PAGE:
‘Social Media Warrior’ Nickalls ’14 Fights Mental Health Stigmas

Nearly anyone who scrolls through Facebook, Twitter, or other social media platforms has seen posts that address physical ailments, provide home remedies, and offer beauty or fitness tips. One area of health care, however, is often neglected in the social media sphere: mental wellness. 

In December 2015, Sammy Nickalls ’14 decided to work toward ending mental health stigmas with the social media campaign #TalkingAboutIt. 

“I saw my friend tweet that she had a cold and thought, ‘If I had a cold, I’d tweet about it—why am I not tweeting about my anxiety?’” explained Nickalls, who launched the movement seven months after graduating from Arcadia University with a Bachelor of Arts in Print Communication

While Nickalls’s resolution to speak openly about her struggles started with a simple hashtag, #TalkingAboutIt has expanded to include complex discussions about mental health diagnoses, treatment, and support. Nickalls maintained #TalkingAboutIt as she transitioned from freelance writer to full-time staff member at HelloGiggles, an online community focused on female empowerment that embraced the movement in articles about anxiety, depression, and post-traumatic stress disorder.

“It’s become a community that has massively impacted not only my professional life and opportunities, but how I cope with my own anxiety and depression,” said Nickalls. “Knowing that I’m not alone makes it easier to go on, even during the hardest days. I’m committed to ending mental health stigmas because I truly believe starting with such a fundamental part of humanity is the solution to so many problems in our world.”

Since its inception, #TalkingAboutIt has achieved viral status, with organizations such as To Write Love On Her Arms—a nonprofit that supports individuals struggling with addiction, depression, and self-injury—promoting it. With tens of thousands using the hashtag, Nickalls was recognized by MTV News as one of “12 Social Media Warriors Who Helped Restore Our Faith in 2016.”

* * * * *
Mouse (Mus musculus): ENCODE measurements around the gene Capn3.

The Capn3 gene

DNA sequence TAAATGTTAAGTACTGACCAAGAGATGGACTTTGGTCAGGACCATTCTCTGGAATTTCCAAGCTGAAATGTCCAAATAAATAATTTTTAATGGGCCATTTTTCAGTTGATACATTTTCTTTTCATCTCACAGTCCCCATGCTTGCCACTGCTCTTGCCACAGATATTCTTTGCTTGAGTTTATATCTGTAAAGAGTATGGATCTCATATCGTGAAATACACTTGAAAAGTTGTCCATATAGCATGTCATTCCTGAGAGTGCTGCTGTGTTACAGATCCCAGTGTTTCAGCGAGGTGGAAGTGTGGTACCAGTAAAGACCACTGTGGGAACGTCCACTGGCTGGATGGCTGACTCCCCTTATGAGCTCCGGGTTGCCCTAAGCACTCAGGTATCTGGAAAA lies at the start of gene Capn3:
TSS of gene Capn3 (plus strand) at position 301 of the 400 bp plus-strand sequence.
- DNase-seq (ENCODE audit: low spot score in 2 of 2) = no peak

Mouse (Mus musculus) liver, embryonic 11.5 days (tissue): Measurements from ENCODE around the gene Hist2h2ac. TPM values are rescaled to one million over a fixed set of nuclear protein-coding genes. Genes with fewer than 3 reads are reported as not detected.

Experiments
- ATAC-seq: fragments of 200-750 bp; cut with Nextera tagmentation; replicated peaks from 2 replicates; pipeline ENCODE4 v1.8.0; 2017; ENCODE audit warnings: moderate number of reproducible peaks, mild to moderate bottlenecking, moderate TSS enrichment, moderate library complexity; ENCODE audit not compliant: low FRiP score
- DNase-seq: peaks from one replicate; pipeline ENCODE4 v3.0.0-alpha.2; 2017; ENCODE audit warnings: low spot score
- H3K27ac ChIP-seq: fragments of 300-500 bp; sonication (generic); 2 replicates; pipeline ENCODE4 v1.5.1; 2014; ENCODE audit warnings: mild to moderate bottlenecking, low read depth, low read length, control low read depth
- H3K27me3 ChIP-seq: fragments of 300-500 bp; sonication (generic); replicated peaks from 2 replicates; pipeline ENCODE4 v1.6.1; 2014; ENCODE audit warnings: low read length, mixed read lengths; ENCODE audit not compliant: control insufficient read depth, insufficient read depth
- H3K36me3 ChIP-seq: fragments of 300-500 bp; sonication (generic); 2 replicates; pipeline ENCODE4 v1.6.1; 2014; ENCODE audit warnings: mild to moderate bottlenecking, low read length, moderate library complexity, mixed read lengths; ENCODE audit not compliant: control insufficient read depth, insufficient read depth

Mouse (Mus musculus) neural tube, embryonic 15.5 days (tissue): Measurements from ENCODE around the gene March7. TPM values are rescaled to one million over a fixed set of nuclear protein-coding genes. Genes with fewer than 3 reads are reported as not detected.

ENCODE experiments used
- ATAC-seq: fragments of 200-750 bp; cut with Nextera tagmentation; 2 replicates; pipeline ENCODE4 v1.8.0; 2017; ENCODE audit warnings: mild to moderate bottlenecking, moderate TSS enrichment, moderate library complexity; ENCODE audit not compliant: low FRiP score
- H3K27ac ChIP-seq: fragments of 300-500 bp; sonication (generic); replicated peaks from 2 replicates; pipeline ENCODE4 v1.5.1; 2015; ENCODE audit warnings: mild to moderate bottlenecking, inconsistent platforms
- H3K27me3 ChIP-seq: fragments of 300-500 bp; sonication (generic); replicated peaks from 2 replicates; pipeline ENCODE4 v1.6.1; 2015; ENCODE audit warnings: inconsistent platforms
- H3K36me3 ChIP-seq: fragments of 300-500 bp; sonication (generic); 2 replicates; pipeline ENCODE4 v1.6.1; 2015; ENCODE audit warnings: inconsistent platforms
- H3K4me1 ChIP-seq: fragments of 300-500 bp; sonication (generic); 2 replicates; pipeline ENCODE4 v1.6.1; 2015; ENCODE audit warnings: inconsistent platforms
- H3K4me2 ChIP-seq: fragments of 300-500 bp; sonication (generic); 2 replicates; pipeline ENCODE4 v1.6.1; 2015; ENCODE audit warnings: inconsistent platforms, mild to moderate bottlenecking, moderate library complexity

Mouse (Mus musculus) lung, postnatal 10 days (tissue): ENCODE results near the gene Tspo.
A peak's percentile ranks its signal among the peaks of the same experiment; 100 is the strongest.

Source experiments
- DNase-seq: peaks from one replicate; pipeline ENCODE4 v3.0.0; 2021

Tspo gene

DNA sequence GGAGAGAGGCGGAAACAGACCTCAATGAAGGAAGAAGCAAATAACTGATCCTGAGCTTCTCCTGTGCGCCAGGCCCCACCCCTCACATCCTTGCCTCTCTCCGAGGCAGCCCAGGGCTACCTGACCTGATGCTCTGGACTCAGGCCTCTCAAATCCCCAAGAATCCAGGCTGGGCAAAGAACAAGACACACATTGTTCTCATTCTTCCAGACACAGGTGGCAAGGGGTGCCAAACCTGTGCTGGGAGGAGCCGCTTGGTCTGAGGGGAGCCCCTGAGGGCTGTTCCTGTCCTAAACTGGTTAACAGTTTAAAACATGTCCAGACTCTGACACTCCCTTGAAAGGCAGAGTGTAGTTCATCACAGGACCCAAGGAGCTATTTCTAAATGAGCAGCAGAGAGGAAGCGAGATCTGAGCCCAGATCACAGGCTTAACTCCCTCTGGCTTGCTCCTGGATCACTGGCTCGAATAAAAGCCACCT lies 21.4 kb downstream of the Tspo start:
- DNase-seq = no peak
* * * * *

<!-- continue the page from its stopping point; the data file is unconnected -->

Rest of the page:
Now the nights and weekend editor for Esquire, Nickalls covers pop culture, political, and breaking news for the magazine’s online publication, while maintaining projects geared toward strengthening the #TalkingAboutIt community. She’s also been approached to write a book on mental health awareness and organize opportunities for her followers to “talk about it” offline. 

2017 is going to be a big year for #TalkingAboutIt

“2017 is going to be a big year for #TalkingAboutIt,” said Nickalls. “I’m most excited about planning events with guest speakers to share funny, beautiful, and raw stories about mental health.” 

Nickalls, who often emphasizes the importance of friendship in her posts and publications, maintains that her health and wellness crusade was motivated in part by the relationships she formed as a student at Arcadia, while her journalism career was influenced by Associate Professor of Media and Communication Dr. Michael Dwyer and the staff of Loco Mag, a lifestyle magazine based on Arcadia’s campus. 

“The most important part of my Arcadia experience was the people I met there,” said Nickalls. “These connections are priceless to me. I really value my experience.”